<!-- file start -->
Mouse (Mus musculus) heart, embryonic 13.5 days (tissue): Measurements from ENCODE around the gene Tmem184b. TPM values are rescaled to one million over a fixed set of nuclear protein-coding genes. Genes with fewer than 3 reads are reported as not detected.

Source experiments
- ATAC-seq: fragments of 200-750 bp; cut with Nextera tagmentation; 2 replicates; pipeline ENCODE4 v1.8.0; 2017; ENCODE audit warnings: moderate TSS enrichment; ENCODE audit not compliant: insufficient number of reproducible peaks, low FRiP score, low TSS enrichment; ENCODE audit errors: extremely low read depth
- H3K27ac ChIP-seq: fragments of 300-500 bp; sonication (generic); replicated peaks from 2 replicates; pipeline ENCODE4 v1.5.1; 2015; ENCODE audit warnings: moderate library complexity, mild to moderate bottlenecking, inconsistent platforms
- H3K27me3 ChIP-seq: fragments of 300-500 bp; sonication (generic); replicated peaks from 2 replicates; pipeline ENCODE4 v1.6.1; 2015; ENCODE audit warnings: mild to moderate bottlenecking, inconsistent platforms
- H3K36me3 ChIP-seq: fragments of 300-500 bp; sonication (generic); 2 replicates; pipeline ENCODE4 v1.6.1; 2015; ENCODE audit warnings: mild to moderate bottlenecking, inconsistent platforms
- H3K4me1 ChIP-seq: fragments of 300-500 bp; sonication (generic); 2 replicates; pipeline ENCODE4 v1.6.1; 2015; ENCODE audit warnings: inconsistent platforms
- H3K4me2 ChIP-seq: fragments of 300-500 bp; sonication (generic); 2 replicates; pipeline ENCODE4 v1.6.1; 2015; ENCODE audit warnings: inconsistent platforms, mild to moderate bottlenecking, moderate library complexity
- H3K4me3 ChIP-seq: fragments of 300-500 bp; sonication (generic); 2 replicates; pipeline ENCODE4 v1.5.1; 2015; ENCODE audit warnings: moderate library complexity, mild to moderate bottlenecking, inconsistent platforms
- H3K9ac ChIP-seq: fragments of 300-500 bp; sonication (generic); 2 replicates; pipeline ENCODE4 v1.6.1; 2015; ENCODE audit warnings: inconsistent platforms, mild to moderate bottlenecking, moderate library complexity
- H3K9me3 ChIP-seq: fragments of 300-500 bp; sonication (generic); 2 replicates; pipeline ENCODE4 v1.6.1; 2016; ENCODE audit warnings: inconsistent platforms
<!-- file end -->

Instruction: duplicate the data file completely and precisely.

Mouse (Mus musculus) heart, embryonic 13.5 days (tissue): Measurements from ENCODE around the gene Tmem184b. TPM values are rescaled to one million over a fixed set of nuclear protein-coding genes. Genes with fewer than 3 reads are reported as not detected.

Source experiments
- ATAC-seq: fragments of 200-750 bp; cut with Nextera tagmentation; 2 replicates; pipeline ENCODE4 v1.8.0; 2017; ENCODE audit warnings: moderate TSS enrichment; ENCODE audit not compliant: insufficient number of reproducible peaks, low FRiP score, low TSS enrichment; ENCODE audit errors: extremely low read depth
- H3K27ac ChIP-seq: fragments of 300-500 bp; sonication (generic); replicated peaks from 2 replicates; pipeline ENCODE4 v1.5.1; 2015; ENCODE audit warnings: moderate library complexity, mild to moderate bottlenecking, inconsistent platforms
- H3K27me3 ChIP-seq: fragments of 300-500 bp; sonication (generic); replicated peaks from 2 replicates; pipeline ENCODE4 v1.6.1; 2015; ENCODE audit warnings: mild to moderate bottlenecking, inconsistent platforms
- H3K36me3 ChIP-seq: fragments of 300-500 bp; sonication (generic); 2 replicates; pipeline ENCODE4 v1.6.1; 2015; ENCODE audit warnings: mild to moderate bottlenecking, inconsistent platforms
- H3K4me1 ChIP-seq: fragments of 300-500 bp; sonication (generic); 2 replicates; pipeline ENCODE4 v1.6.1; 2015; ENCODE audit warnings: inconsistent platforms
- H3K4me2 ChIP-seq: fragments of 300-500 bp; sonication (generic); 2 replicates; pipeline ENCODE4 v1.6.1; 2015; ENCODE audit warnings: inconsistent platforms, mild to moderate bottlenecking, moderate library complexity
- H3K4me3 ChIP-seq: fragments of 300-500 bp; sonication (generic); 2 replicates; pipeline ENCODE4 v1.5.1; 2015; ENCODE audit warnings: moderate library complexity, mild to moderate bottlenecking, inconsistent platforms
- H3K9ac ChIP-seq: fragments of 300-500 bp; sonication (generic); 2 replicates; pipeline ENCODE4 v1.6.1; 2015; ENCODE audit warnings: inconsistent platforms, mild to moderate bottlenecking, moderate library complexity
- H3K9me3 ChIP-seq: fragments of 300-500 bp; sonication (generic); 2 replicates; pipeline ENCODE4 v1.6.1; 2016; ENCODE audit warnings: inconsistent platforms